2010: The year of living 'safely'?
Environmental toxins have stealthily become ubiquitous, and we encounter them daily. Evidence of our exposure and questions about the public health risks continue to mount.
Tuesday, November 9, 2010 - 19:04
BOTTLE-GATE: BPA-free bottles reflect public concerns about 'harmless' chemicals. (Photo: thesoftlanding/Flickr)
2010 could be dubbed "The Year of Living Safely." A surge of legislative activity occurred this year around regulation of chemicals, many of them in intense use across a range of industries and contained in a plethora of products we use daily. This continual contact with what were believed to be benign substances has led to some questioning of what is considered "safe."
So far, 2010 has seen proposal of the Safe Cosmetics Act, the Toxic Chemicals Safety Act and, here in California, Sen. Fran Pavley's recently defeated Toxic-Free Babies & Toddlers Act (SB 797). Also, two widely used chemicals, bisphenol A (BPA) and triclosan, are undergoing further examination by the EPA to reassess their safety.
Chemical regulation: The early years
In 1976, Congress passed the Toxic Substances Control Act, essentially creating an inventory of existing chemicals in use and regulating manufacturers' use of "new" chemicals not on the list. At the time of TSCA's passage, most chemicals in use were simply grandfathered into the EPA inventory of chemicals, without a fresh review of their potential hazards. Throughout the ensuing years, subchapters have been added to the TSCA as public health concerns showed up in response to certain substances (think asbestos exposure and lead contamination).
What we have discovered, however, is that some chemicals that were evaluated and deemed harmless have been put to such widespread use, and are used so often, that through bioaccumulation, small concentrations compound to levels that present problems for both public and environmental health.
Triclosan and the antibacterial bonanza
One example is triclosan. I remember well the antibacterial craze, when cleaning product and personal care manufacturers convinced the public that we could scarcely shake a hand or touch a surface without then sanitizing against threatening bacteria. And suddenly it wasn't enough to simply wash your hands — to be truly clean was to wash with a soap containing triclosan, originally developed as a surgical scrub for medical professionals. (And for good measure, follow that up with periodic squirts of hand sanitizer. And don't forget to keep a supply of disinfectant wipes on hand, just in case ...). The irony is that these chemical concoctions were designed to create a non-toxic, "safe" environment. But at what cost?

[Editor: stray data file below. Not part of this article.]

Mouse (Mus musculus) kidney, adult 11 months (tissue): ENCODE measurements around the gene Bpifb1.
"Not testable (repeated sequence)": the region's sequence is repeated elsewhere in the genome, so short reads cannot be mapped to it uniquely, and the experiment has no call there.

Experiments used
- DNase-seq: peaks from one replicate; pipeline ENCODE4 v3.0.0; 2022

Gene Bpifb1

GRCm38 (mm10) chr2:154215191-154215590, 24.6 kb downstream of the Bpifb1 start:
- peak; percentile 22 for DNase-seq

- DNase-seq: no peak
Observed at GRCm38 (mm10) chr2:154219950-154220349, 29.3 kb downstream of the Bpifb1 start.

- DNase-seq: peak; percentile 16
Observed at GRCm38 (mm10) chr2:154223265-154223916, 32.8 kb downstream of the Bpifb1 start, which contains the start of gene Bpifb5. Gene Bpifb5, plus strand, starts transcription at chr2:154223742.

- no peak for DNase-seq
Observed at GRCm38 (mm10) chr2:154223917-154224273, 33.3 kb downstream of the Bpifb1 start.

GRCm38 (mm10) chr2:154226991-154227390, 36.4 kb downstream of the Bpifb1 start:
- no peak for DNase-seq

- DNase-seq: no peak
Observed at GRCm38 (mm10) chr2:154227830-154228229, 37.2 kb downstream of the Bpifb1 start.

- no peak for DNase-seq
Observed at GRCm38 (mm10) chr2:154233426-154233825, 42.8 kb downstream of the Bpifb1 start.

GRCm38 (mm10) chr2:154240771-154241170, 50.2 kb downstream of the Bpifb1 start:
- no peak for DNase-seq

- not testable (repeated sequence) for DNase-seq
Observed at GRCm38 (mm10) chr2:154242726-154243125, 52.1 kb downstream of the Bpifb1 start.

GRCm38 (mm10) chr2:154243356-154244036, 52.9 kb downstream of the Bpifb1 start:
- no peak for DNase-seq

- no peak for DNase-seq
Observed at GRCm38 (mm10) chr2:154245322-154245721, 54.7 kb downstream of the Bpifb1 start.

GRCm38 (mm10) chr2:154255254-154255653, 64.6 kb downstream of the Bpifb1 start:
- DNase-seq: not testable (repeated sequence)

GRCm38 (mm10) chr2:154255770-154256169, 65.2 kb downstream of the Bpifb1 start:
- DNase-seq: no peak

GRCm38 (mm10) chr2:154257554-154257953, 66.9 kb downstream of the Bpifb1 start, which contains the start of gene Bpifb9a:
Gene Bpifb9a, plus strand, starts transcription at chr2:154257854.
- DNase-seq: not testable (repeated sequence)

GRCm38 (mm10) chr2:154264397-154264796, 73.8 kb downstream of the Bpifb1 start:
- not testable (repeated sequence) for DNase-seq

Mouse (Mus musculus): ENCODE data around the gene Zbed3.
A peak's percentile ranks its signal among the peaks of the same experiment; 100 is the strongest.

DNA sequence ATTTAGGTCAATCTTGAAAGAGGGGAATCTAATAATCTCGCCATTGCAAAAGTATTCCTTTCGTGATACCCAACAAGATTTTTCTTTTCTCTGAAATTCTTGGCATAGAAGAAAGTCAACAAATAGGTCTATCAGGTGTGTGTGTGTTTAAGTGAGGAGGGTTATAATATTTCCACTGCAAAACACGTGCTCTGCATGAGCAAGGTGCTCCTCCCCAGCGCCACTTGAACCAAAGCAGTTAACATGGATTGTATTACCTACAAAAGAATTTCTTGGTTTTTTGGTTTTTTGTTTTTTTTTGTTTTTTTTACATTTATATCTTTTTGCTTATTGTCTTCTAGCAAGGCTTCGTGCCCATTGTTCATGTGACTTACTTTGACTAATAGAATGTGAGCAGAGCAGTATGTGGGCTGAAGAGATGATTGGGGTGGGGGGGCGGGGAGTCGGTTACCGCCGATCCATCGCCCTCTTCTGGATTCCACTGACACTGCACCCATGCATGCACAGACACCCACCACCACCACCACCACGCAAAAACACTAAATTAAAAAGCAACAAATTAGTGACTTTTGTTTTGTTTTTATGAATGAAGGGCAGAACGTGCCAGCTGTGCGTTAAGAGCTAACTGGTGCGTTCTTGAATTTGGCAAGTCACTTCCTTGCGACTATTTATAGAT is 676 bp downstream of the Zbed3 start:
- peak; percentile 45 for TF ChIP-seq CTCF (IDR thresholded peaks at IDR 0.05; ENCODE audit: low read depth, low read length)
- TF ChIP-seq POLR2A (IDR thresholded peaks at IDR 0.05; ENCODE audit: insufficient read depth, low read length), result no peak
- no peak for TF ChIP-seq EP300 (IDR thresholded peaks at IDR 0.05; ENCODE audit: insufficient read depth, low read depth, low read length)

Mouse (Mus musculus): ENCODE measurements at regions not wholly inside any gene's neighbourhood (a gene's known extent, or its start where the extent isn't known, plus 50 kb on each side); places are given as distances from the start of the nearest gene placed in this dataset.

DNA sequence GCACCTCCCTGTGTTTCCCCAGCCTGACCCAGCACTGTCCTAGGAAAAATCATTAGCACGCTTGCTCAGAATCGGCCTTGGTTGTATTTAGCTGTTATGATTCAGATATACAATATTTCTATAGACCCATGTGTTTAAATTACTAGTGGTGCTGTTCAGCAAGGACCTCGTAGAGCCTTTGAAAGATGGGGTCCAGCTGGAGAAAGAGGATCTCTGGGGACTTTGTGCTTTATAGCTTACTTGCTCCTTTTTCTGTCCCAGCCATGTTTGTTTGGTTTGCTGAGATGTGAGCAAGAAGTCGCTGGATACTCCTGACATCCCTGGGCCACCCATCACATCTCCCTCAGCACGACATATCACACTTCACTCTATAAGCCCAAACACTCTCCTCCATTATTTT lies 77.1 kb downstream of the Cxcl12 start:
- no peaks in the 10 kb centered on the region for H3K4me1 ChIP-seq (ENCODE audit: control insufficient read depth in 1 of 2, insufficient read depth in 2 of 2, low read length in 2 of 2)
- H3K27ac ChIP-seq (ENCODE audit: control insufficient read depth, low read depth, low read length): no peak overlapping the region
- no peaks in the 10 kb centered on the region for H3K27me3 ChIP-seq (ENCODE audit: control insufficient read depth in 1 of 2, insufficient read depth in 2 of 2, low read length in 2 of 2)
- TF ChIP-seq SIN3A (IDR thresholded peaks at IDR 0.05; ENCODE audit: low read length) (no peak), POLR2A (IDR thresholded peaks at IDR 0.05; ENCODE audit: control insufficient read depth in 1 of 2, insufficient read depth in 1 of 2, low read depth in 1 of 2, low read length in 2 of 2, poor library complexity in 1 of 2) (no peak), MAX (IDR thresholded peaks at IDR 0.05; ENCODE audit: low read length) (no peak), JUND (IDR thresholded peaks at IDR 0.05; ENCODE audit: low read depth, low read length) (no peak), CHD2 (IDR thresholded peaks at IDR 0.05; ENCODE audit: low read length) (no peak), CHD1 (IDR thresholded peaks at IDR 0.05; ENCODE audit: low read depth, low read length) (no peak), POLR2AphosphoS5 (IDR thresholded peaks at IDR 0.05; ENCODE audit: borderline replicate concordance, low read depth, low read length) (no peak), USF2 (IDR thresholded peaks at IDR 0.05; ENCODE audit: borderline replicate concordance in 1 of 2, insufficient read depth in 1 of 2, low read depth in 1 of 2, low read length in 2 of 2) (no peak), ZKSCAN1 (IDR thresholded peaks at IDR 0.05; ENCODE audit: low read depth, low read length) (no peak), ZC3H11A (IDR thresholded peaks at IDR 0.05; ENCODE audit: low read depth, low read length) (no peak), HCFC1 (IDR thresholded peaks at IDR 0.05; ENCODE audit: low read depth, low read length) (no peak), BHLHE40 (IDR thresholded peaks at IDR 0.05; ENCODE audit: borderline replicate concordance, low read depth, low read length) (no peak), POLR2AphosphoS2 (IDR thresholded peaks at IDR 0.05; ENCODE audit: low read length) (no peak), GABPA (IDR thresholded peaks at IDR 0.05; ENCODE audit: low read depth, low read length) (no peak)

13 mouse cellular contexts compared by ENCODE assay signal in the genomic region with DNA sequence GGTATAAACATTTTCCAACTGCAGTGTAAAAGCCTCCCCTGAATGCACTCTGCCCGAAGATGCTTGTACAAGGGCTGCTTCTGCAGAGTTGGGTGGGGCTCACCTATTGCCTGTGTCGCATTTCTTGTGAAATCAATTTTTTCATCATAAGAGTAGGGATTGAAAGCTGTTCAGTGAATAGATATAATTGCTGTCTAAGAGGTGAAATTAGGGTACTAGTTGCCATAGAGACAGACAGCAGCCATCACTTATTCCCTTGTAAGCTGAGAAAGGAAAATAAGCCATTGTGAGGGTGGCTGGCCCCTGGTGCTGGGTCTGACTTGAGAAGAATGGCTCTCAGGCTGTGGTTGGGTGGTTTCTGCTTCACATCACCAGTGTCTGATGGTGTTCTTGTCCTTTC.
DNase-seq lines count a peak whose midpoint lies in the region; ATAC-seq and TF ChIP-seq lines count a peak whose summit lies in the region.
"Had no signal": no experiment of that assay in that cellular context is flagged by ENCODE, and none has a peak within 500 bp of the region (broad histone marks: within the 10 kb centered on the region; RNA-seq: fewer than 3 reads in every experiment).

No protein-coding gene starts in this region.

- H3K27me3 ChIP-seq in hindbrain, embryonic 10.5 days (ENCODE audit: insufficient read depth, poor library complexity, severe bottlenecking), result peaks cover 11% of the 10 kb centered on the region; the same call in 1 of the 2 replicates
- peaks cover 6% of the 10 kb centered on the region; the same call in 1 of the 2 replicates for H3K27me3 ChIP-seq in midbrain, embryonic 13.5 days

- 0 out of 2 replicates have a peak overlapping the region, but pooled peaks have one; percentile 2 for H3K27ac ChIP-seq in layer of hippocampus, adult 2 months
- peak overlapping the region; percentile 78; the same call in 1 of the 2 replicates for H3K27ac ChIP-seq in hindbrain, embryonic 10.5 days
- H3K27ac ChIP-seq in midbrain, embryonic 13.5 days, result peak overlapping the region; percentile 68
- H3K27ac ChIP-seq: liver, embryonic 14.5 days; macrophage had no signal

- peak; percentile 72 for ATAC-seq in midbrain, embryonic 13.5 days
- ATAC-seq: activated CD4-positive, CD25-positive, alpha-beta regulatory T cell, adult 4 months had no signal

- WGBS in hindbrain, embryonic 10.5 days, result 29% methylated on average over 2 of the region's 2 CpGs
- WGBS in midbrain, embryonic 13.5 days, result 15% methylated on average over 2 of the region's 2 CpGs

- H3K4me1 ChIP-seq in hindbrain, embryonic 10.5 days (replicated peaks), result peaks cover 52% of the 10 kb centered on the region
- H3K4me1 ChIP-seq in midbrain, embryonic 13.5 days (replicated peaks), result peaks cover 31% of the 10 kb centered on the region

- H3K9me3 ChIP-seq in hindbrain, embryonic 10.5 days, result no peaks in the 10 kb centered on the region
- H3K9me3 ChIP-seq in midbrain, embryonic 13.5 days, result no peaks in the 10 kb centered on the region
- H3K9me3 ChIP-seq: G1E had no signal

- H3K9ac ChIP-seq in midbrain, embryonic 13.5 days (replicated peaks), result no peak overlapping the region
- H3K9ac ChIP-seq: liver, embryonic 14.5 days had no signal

Years after the antibacterial boom, CDC (Centers for Disease Control) testing revealed that triclosan was found in 75 percent of participants in its National Health and Nutrition Examination Survey. Over the past few decades, as government agencies have attempted to develop safety guidelines to possibly rein in the use of triclosan, that use has grown. Commenting on the FDA's 2010 decision to perform a safety review of the substance, Rep. Edward Markey (D-Mass.), an opponent of its widespread use, stated, "The proliferation of triclosan in everyday consumer products is so enormous, it is literally in almost every type of product — most soaps, toothpaste, cosmetics, clothes and toys. It's in our drinking water, it's in our rivers and as a result, it's in our bodies."
Babies and BPA
When Canada declared BPA a toxic substance in October, the action increased pressure on U.S. regulators. For some time, nonprofit organizations like the Environmental Working Group have pushed for deeper investigation of BPA, countered by chemical proponents like the American Chemistry Council which lobbied hard to hold off government inquiry. And though the California state legislature rejected SB 797 in September, other U.S. cities and states have enacted BPA bans, also focused on baby bottles.
Since the fracas over BPA erupted, we've come to find out the substance is in everything from plastic containers, to canned food liners, to retailers' thermal paper receipts. Not only that, it slowly leaches into whatever it contains and skin absorbs it easily. Definitely something that merits looking into ...
The EPA's 2010 BPA Action Plan presents a multi-pronged approach. The agency will consider adding BPA to the TSCA list of substances of concern, and could order further testing to determine whether BPA poses an environmental hazard. As public concern grows, more manufacturers are creating BPA-free alternatives, which the EPA plans to support through its Design for the Environment program.
And California isn't down for the count in the BPA battle. The next move may be to propose adding BPA to the state's list of carcinogenic chemicals compiled and published annually under Proposition 65, the Safe Drinking Water and Toxic Enforcement Act of 1986.
So as this year draws to a close, the quest for safety continues at local, state and federal levels, with a big push from Democrats. It remains to be seen, though, how proposed chemical regulation will fare in these politically divided and economically challenging times.
You might also like: